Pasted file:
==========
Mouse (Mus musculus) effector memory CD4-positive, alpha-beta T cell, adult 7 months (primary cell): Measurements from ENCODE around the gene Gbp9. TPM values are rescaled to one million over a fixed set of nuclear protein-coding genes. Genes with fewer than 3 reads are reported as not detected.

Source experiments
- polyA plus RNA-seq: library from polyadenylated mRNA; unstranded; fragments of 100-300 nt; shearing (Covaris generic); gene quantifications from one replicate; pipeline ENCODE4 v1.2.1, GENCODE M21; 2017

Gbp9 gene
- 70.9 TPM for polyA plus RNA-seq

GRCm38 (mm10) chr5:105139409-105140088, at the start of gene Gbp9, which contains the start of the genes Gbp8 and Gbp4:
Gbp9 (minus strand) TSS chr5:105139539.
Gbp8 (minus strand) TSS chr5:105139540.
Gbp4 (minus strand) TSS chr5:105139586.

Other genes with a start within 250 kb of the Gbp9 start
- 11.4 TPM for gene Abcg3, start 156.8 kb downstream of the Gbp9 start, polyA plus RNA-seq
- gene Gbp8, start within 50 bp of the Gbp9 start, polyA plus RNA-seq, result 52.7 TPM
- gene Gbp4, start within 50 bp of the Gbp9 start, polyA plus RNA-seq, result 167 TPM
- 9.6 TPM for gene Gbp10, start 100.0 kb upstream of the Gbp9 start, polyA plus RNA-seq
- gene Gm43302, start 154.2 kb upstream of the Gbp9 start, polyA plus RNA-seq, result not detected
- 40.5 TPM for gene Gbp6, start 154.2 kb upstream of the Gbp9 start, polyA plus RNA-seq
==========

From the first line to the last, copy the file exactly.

Mouse (Mus musculus) effector memory CD4-positive, alpha-beta T cell, adult 7 months (primary cell): Measurements from ENCODE around the gene Gbp9. TPM values are rescaled to one million over a fixed set of nuclear protein-coding genes. Genes with fewer than 3 reads are reported as not detected.

Source experiments
- polyA plus RNA-seq: library from polyadenylated mRNA; unstranded; fragments of 100-300 nt; shearing (Covaris generic); gene quantifications from one replicate; pipeline ENCODE4 v1.2.1, GENCODE M21; 2017

Gbp9 gene
- 70.9 TPM for polyA plus RNA-seq

GRCm38 (mm10) chr5:105139409-105140088, at the start of gene Gbp9, which contains the start of the genes Gbp8 and Gbp4:
Gbp9 (minus strand) TSS chr5:105139539.
Gbp8 (minus strand) TSS chr5:105139540.
Gbp4 (minus strand) TSS chr5:105139586.

Other genes with a start within 250 kb of the Gbp9 start
- 11.4 TPM for gene Abcg3, start 156.8 kb downstream of the Gbp9 start, polyA plus RNA-seq
- gene Gbp8, start within 50 bp of the Gbp9 start, polyA plus RNA-seq, result 52.7 TPM
- gene Gbp4, start within 50 bp of the Gbp9 start, polyA plus RNA-seq, result 167 TPM
- 9.6 TPM for gene Gbp10, start 100.0 kb upstream of the Gbp9 start, polyA plus RNA-seq
- gene Gm43302, start 154.2 kb upstream of the Gbp9 start, polyA plus RNA-seq, result not detected
- 40.5 TPM for gene Gbp6, start 154.2 kb upstream of the Gbp9 start, polyA plus RNA-seq